"The question of which candidate Kennedy will draw from most comes in part from a genuine inability of the establishment parties to understand a candidate who does not fit into conventional political categories," she said. "In fact, we are neither right nor left, neither liberal nor conservative. The key policy positions that Kennedy and Shanahan share defy those categories. Is ending the forever wars liberal, or conservative? How about freeing agencies from corporate capture? Ending the chronic disease epidemic? Protecting free speech?"


Kennedy's campaign says he already is on the ballot in Utah and has collected enough signatures for New Hampshire and Nevada, while actively collecting signatures in 36 open states.

What worries supporters of Biden and Trump is that lack of enthusiasm for either man may lead enough voters to look for a third-party candidate.

More than half of Pennsylvania voters disapprove of Biden's job performance, according to the latest Quinnipiac University poll. In a recent New York Times/Siena College survey, almost half described Trump as dangerous. And almost 20% of voters nationwide are so-called "double haters," unhappy with both presidential candidates, according to several polls.

An average of recent Pennsylvania polls tracked by Real Clear Politics shows Trump leading Biden by just 0.2%. A late-January poll by Franklin & Marshall College showed the candidates in a virtual dead heat in the state, with Biden getting a boost from respondents who said they saw the economy improving.

In a five-way race, Trump saw his edge over Biden increase by as much as 3 percentage points in every swing state except Michigan, where the president fared better, according to Real Clear Politics averages. In Pennsylvania, Trump received a nearly 2 percentage-point bump when including the other candidates.

But Balaban cautioned that polls that include third-party candidates "this far out" before Election Day are "likelier than not to be inflated."

"It is pretty standard for third-party candidates to poll higher than they ultimately receive in terms of votes," he said. "Because it's a free signal of unhappiness without actually having to pull a lever."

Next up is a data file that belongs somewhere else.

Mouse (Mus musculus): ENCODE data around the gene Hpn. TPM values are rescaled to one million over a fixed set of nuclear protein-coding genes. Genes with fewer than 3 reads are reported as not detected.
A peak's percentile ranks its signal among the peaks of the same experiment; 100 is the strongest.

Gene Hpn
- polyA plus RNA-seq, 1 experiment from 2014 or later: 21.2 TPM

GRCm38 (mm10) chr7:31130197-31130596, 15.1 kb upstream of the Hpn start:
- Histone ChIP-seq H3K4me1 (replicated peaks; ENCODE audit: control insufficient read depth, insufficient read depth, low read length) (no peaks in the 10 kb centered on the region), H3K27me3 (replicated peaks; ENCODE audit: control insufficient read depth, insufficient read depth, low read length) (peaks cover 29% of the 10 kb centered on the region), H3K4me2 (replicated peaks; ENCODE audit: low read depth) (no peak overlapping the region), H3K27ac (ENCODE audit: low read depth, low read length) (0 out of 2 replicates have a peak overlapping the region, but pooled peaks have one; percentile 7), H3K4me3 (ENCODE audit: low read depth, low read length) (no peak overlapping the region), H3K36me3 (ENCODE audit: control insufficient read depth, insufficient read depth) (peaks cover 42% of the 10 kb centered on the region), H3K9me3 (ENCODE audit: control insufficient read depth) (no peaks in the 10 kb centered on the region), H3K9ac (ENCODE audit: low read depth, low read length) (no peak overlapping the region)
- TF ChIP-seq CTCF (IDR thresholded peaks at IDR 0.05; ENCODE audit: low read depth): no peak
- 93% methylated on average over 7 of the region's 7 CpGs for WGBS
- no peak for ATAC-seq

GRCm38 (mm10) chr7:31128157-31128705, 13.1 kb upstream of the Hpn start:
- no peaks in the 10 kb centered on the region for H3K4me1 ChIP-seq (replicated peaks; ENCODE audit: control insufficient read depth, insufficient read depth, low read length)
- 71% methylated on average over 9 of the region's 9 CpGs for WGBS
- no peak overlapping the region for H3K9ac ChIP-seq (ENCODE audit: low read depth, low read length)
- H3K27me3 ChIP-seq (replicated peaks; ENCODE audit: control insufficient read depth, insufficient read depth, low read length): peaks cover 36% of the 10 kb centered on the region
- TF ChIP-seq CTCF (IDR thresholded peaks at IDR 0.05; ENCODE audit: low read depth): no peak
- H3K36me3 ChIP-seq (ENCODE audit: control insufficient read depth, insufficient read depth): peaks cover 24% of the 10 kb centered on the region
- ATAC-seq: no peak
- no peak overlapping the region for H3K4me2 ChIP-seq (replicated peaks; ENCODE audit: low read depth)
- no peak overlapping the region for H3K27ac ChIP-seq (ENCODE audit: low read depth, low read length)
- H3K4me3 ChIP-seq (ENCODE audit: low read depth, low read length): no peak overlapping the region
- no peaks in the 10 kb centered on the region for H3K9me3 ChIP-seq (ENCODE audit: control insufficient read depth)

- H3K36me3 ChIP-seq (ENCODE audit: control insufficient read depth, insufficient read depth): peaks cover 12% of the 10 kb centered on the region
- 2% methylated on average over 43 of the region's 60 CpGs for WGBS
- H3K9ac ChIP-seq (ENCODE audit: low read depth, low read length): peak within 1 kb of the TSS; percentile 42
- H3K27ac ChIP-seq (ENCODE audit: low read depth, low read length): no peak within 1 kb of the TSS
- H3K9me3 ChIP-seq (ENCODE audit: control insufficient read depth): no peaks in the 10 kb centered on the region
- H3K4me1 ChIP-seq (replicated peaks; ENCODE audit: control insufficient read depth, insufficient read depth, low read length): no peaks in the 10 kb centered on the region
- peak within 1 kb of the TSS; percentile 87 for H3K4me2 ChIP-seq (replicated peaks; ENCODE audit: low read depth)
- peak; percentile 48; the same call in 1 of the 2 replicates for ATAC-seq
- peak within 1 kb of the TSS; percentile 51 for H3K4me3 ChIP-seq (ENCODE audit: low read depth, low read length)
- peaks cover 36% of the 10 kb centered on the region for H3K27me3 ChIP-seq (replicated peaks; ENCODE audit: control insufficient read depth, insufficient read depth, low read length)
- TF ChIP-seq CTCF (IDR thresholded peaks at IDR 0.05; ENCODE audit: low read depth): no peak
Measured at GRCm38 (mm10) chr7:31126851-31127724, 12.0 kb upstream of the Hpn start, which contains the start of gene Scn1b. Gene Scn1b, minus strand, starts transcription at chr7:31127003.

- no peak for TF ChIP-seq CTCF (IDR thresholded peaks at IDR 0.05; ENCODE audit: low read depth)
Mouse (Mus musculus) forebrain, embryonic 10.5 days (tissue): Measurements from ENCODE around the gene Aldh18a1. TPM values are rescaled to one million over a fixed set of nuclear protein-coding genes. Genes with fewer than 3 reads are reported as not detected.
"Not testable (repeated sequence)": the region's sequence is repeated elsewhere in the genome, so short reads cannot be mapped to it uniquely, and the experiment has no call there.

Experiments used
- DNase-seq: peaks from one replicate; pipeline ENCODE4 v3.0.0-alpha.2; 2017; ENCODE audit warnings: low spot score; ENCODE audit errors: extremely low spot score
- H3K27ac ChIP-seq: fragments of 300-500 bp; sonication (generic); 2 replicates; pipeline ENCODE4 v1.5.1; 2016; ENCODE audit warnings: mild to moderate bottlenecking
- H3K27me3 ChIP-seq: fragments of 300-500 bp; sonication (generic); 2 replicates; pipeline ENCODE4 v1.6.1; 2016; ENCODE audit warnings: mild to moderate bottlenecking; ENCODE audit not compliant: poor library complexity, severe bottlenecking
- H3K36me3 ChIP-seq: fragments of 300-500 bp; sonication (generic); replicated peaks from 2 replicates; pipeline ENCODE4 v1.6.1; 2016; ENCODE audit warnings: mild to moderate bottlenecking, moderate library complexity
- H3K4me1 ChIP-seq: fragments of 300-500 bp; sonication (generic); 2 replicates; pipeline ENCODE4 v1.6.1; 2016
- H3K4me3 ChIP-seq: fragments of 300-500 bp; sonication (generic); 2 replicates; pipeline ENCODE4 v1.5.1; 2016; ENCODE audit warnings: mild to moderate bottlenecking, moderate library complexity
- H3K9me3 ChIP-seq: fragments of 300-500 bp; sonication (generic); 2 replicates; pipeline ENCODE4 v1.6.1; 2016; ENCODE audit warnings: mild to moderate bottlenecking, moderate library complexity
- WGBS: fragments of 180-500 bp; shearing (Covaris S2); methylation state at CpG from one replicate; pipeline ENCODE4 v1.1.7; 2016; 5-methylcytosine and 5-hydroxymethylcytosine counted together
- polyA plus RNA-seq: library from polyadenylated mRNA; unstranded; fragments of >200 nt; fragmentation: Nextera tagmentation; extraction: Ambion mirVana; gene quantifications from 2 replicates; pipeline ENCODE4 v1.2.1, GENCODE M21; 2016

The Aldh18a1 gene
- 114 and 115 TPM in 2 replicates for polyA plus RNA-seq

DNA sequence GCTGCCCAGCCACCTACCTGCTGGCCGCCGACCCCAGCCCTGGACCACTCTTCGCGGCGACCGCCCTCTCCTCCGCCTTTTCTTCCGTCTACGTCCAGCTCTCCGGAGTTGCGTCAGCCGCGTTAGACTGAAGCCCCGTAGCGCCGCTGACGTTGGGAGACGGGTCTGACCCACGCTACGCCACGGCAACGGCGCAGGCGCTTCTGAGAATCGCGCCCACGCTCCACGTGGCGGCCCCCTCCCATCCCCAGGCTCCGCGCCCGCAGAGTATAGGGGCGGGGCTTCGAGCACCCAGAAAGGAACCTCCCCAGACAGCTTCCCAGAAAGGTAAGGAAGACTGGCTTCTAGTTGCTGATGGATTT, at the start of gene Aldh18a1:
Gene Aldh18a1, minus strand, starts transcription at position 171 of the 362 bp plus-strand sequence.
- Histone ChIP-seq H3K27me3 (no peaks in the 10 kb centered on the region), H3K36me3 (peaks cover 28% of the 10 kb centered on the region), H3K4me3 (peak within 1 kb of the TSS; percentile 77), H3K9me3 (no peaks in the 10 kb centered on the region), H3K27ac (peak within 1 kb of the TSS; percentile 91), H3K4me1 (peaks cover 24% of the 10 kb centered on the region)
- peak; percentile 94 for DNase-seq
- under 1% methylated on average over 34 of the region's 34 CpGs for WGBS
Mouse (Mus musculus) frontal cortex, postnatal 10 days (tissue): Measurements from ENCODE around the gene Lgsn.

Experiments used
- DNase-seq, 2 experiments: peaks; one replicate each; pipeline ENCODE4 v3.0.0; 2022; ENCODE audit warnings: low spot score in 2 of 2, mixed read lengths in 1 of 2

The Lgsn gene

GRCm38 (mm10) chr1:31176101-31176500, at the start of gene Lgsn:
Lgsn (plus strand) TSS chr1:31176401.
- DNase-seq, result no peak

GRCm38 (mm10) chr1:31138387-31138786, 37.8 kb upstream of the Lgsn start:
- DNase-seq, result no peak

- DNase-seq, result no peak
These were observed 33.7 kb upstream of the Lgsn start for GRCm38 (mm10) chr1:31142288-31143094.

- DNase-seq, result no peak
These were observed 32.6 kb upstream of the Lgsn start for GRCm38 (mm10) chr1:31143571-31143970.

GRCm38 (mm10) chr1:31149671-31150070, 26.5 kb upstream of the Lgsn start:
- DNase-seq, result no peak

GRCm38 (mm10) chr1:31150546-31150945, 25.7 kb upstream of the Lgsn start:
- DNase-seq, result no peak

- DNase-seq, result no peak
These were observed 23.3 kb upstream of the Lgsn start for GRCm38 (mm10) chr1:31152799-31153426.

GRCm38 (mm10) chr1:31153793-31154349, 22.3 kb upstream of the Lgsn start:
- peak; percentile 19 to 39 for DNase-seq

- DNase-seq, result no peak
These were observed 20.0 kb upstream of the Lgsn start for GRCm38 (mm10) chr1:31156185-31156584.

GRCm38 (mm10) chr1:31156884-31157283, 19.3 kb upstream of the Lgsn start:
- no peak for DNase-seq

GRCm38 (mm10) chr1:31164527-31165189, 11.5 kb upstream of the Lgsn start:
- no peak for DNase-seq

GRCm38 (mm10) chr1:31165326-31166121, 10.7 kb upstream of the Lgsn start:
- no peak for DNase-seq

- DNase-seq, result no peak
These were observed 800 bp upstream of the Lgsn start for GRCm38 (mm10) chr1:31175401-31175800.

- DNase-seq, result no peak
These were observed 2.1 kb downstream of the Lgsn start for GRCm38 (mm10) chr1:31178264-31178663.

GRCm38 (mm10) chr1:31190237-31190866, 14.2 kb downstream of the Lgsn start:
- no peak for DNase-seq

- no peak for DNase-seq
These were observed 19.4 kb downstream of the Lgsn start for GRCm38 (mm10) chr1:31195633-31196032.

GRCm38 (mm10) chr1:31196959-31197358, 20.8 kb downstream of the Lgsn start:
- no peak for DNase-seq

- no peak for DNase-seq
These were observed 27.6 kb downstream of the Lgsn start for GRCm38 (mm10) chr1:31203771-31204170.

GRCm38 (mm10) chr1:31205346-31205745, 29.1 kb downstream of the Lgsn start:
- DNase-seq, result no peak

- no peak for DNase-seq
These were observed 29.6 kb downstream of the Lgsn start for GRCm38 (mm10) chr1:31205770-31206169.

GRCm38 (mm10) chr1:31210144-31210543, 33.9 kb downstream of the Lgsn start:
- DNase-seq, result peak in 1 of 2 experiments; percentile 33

Christopher Borick, a pollster and political scientist at Muhlenberg College in Allentown, said it's common for voters to change their minds and begrudgingly choose "one of the so-called lesser of two evils among the major-party candidates" after they learn more about the third-party contenders.

Kennedy is aligned with progressives on a number of issues, including curtailing fossil fuels, raising the federal minimum wage to $15, targeting union-busting corporations, cutting student debt and reducing military spending. But he has criticized U.S. military support for Ukraine after it was attacked by Russia, he has backtracked from previous statements supporting federal restrictions on abortion, and his anti-vaccine advocacy has drawn rebukes from other prominent members of the Kennedy family, including his siblings.

"His policy positions certainly transcend the traditional Republican-Democrat offerings," Borick said. "There are some really different combinations there that don't align neatly with either party."

His potential to make a mark on the 2024 race largely is based on name recognition, with "much lore and fascination and interest in all things Kennedy," Borick said.

"What's going to be interesting, if he does get on most ballots ... when people start to listen, see, and dig deeper, will they still have the same interest as they do just hearing there's a Kennedy on the ballot?" he said.

Ken Gormley, president of Duquesne University and a former constitutional law professor, said voters considering third-party candidates — or even sitting the election out because of dissatisfaction with the front-runners — should fully educate themselves on the potential outcomes.

When former President Theodore Roosevelt reentered the political fray and formed the Progressive Party to run against his successor, President William Howard Taft, in 1912, it "split the vote and elected Woodrow Wilson — who was totally opposed to all his policies," Gormley said.

More than a century later, voters backing Stein — who "had a passion for the environment and sustainability issues, specifically in Pennsylvania, Michigan and Wisconsin" — may have tilted the 2016 race toward Trump, "who undid virtually every environmental policy they believe in," Gormley said.

"You have to realize you are making a decision, and if you thumb your nose to make some gestures, you're likely thumbing your nose at yourself," he said.


(Mike Wereschagin contributed.)

(c)2024 the Pittsburgh Post-Gazette. Visit the Pittsburgh Post-Gazette at www.post-gazette.com. Distributed by Tribune Content Agency, LLC.


blog comments powered by Disqus